When I founded Listenwise and became the CEO, I had little experience in running a business, let alone building a team, setting strategy and correcting course when things go wrong.
As the head of a startup, it was hard to tell whether the issues I was facing were because of my industry, the stage of my company, or me.
And while I work very closely with my business partner and COO and confide in my husband, there wasn’t anyone who I felt understood some of the problems I was facing.
Out of the blue, I received an invitation from a group of CEOs who meet monthly to talk about the most intimate and difficult problems they face. These groups are all over the country and vary in their structure and makeup. But they all serve to be an informal support structure for what can be the loneliest job: CEO.
The founder invited me to join the group, even though as an ed-tech CEO I didn’t have much in common with the CEOs in the group. They had built construction companies, biotech and consulting firms.
I was intimidated at my first meeting when I learned the participants were mostly men in their fifties and sixties who have built multi-million dollar companies. I haven’t broken a million in sales yet. These CEOs oversaw teams of dozens of employees. I have a team of six. What could I learn?
What I learned is that we are not very different when it comes to running a healthy, successful company. The stage doesn’t matter, the industry isn’t important and even the revenue doesn’t signify you are a truly successful CEO.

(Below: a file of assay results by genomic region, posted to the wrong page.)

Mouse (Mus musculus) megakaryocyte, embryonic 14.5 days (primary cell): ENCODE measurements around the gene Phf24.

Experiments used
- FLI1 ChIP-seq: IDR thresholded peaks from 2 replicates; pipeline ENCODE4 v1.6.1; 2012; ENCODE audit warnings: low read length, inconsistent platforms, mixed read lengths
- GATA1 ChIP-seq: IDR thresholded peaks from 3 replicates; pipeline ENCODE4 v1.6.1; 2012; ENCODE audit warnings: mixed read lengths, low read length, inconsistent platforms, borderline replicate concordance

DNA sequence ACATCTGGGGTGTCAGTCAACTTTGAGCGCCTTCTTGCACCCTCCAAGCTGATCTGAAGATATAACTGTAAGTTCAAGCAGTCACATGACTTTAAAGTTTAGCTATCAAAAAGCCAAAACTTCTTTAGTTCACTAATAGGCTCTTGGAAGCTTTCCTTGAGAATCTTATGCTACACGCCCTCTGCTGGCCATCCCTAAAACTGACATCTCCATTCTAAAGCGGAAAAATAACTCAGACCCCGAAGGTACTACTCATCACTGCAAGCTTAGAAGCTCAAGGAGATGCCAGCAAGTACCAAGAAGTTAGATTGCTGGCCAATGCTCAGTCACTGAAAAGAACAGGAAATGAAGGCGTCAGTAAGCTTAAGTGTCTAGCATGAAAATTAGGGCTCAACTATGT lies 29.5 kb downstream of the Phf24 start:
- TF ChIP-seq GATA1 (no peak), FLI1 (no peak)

At the first meeting I learned an important lesson–everyone in this position struggles with the same problems. Whether it’s a challenging employee who is meeting their goals but bringing down the team, or the lack of a clear management structure holding back progress.
These CEOs treated me the same as they did the CEOs of decades-old, multi-million dollar companies. My problems were as important as theirs, and interestingly, my problems weren’t very different from theirs. I brought them my problems and they gave me their experiences.
A key tenet in this group, and other CEO gatherings, is sharing your experiences–not telling people what to do. Another key is confidentiality.
Through these other CEOS, I learned to feel confident in my leadership style, my strategy, my goals and most importantly myself.
I like to think I brought a fresh perspective to the group, being the rare women who regularly attended the meetings. And I was about 10 years younger than most of the participants.
I recently said a reluctant goodbye to this group. I moved to a new CEO peer group, one that’s made up of only startup CEOs. While I miss the perspective of established businesses, I am finding more commonality among this group of CEOs. The conversations focus more on fundraising, building culture and exit strategies.
It’s still a male-dominated group, but that reflects the statistics of women in leadership. I hope to find the continued support and camaraderie among a group of business leaders who are all grappling with the highs and lows and sometimes solitude of being at the top.